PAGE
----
For Prof. Dr. Álvaro Machado Dias, neuroscientist and futurist, professor at UNIFESP, this combination shown by Neuralink shows that generative algorithms can add strength to neuroscience
At the beginning of the week, Elon Musk announced that the first implant of a chip in the human brain was made by his company, Neuralink. The procedure took place after the company received approval from the FDA, the United States regulatory body, and chose a volunteer for the tests that began in September last year.
For Prof. Dr. Álvaro Machado Dias, neuroscientist and futurist, professor at UNIFESP, this combination shown by Neuralink shows that generative algorithms can add strength to neurosciences. However, it is necessary to keep in mind that such progress uses a result of mental activity, which is blood perfusion, which is measured using functional magnetic resonance imaging. We still don’t know what the ‘language of thought’ is and even if there is one.”
Follow Forbes on WhatsApp and receive the main news about business, career, technology and lifestyle
“The idea of connecting thoughts to the internet, explained in detail in 2017, was to be able to consult external information sources simply by thinking and also to send thoughts to share with other people, making telepathy a reality. After seven years, it is safe to say that we have not advanced one millimeter in this direction, since we remain completely ignorant about the neurophysiology of the representations that appear to our consciousness and that we call thought. On the other hand, we have evolved in less ambitious but still very important directions.”
“One line in which we have made unequivocal progress is in the indirect decoding of mental images and even imagined (‘sub-vocalized’) speech using a combination of functional magnetic resonance imaging and generative algorithms such as Mid Journey and ChatGPT. This does not have to do directly with Neuralink’s work, but it shows how new technologies – in this case, generative algorithms – can add strength to neuroscience. However, it is necessary to keep in mind that such progress uses a result of mental activity, which is blood perfusion, which is measured using functional magnetic resonance imaging. As I said before, we still don’t know what the ‘language of thought’ is and even if there is one.”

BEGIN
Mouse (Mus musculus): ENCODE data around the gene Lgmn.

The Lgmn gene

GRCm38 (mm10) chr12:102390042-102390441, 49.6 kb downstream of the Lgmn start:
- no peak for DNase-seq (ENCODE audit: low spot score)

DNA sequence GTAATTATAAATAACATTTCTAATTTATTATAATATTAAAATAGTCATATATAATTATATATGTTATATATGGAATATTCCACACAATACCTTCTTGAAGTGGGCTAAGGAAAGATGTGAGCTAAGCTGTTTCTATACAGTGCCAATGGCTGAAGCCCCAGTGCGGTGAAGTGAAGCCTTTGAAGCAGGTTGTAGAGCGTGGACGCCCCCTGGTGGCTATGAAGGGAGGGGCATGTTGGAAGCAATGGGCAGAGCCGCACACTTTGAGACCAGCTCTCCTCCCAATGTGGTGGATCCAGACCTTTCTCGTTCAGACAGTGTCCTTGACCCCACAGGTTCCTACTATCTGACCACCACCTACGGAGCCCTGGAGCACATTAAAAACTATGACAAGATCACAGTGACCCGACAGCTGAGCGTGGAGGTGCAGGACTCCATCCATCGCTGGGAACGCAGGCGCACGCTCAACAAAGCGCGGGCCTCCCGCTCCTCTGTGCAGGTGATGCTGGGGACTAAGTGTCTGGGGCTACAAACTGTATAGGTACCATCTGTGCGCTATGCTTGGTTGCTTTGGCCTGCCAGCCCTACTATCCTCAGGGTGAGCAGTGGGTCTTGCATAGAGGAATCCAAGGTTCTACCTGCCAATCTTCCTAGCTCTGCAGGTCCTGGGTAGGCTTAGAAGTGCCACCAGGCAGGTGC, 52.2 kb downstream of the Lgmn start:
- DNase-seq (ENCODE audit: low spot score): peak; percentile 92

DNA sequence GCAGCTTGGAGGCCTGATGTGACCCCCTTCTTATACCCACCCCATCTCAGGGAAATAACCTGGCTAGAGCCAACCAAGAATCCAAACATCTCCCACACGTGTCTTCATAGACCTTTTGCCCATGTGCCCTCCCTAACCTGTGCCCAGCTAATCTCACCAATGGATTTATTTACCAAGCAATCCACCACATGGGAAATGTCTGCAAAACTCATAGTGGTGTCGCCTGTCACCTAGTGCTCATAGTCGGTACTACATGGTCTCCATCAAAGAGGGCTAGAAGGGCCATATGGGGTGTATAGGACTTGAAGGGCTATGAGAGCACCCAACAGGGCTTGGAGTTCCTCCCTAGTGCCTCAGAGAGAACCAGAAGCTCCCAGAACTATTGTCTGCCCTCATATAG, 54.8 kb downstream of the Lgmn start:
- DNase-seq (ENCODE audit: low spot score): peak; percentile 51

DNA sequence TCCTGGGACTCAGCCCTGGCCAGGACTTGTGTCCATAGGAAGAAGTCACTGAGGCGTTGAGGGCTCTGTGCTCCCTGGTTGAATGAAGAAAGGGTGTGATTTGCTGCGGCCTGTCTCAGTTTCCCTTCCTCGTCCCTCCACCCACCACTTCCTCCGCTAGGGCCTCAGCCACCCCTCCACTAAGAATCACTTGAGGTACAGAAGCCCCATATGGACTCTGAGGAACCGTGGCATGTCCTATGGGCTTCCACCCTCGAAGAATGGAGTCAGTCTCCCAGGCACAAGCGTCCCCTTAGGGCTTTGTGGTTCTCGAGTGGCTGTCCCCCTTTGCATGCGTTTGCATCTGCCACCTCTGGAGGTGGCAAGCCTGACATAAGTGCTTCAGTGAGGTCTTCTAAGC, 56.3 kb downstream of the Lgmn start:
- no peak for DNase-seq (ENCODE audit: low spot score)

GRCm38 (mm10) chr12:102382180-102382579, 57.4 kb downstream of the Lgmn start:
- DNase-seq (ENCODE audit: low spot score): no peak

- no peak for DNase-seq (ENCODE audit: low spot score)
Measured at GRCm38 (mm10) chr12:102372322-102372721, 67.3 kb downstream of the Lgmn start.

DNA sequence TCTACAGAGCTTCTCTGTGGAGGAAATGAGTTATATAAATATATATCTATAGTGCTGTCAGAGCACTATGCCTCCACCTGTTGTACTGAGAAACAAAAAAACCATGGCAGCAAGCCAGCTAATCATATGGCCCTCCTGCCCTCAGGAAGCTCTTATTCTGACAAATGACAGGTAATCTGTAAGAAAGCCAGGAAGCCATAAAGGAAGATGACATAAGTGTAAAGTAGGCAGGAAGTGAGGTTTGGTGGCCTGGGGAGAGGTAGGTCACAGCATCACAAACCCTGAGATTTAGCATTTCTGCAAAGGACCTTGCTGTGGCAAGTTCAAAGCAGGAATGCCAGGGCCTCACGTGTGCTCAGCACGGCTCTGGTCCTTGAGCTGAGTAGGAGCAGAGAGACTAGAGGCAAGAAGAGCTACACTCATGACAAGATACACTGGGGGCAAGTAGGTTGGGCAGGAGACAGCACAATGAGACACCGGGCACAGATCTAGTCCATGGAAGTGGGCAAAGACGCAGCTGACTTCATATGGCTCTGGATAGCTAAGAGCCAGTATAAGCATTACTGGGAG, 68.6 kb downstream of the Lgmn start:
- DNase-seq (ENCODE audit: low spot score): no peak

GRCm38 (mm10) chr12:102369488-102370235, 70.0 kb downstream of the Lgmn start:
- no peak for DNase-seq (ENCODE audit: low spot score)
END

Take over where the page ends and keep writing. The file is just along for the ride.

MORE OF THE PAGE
“Neuralink’s two biggest advances are its electrode, which is thin, compact and anatomical, and its method of insertion into the cortex, which involves a surgical robot specially developed for the function. These are not contributions that directly revolutionize science. However, the fact that the electrodes have thinner filaments allows them to cover a greater number of neurons and this in turn could lead to the development of neural prostheses that allow the rehabilitation of complex behaviors, which in itself would be revolutionary. The same thing applies to surgical robots, which are not new, but which can scale up neurosurgeries, which in itself would be socially disruptive.”